Monday, 6 August 2012

A noise in the night.

Last week I had an experience I seriously I hope I never have again. Fast asleep a noise came into my consciousness.

Although I don't own a rooster I am used to being awoken by what I refer to  as 'the whining chook'. Its always a sign I am enjoying a sleep in and those outdoors let me know about it.  "Bawwwwk bawk bawk" (which roughly translates to "let me out NOWWWWWW. I have not been fed so it must be a weekend. I want OUT Now")

But this sound was different.... it was the same voice... but it was hysterical.... It was the same frantic sound that comes out when the girls  (for whatever reason of momentary excitement) attempt to flap and  fly across the yard, but this time it was much more intense, like lives were depending on it. The sound an animal makes when it expects any breath will be its last, an unmistakable urgent sound that at once reminded me of the sound of my pet rabbit being dragged over the back fence by the neighbours cat many years ago.

It was dark and time stopped still as I ran through the house and flicked on the back light. All that time I prepared myself - for what I could imagine was happening.... one chook dead (headless??) or mortally injured the other carried off in the jaws of a fox. It had to be fox. It was the end of Boss and Spazz. I had to be prepared.

When I reached the pen the girls were still screaming, the neighbours dogs were barking and I reckon half the neighbourhood was on the verge of waking up. From the lights out the back I could see the girls on the ground, they were still screaming, puffed up like an angry rooster, wings flapping. It seemed whatever had caused the disturbance must have high tailed it out of there...... and after a few seconds I reached down the touch the girls and reassure myself they were completely safe and unharmed.

All of  us were still in shock. I gathered them up one at a time and took them into the shower in the laundry, where they used to live before they were big enough to fend for themselves out in the elements. I threw down some paper and wood shavings and after they started happily pecking on the wood shavings (eating wood shavings where they sleep is part of their nightly routine - even after they have had a feed- go figure) I pulled out the magic red cup- which is what always has their favourite mixed grain. In an instant the happiness had returned and it seemed all the trauma was forgotten. I guess to be a prey animal living on the edge of your existence- every time one of your comrades is picked up and eaten you can't really afford to dwell.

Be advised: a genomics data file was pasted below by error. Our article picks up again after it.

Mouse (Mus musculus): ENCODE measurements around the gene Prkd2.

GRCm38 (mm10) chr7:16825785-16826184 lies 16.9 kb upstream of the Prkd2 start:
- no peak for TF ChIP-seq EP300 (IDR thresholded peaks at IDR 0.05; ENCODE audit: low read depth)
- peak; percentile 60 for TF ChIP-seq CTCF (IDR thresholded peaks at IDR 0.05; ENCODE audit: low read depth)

To be honest we are not really sure if there was a fox or not. Something had been digging up the back in the corner behind the shed but to get in there is no mean feat that has even the cats beat. But regardless its been a wake up call. According to the Victorian Department of Primary Industries there are more urban foxes than rural cousins. Its likely that the work on the regional rail link may have displaced the fox population that has happily lived down in the rail reserve with its plentiful supply the resident rabbits and sent them packing and hungry into the neighbourhood.

The girls are lucky that they live in a somewhat 'over engineered' pen with a wooden frame going around the base, wire below the surface and a row of bricks, rocks and concrete rubble testing the the digging skills of any animal. To add to the fortifications we have now added a horizontal board of treated pine nailed along the back fence creating an additional digging barrier to anything trying to get in.
Security features: wire roof, wooden frame, recycled heavy duty mesh and corrugated wall

After all the drama I hope the girls are grateful and can pay me back on the investment with just an egg of two.

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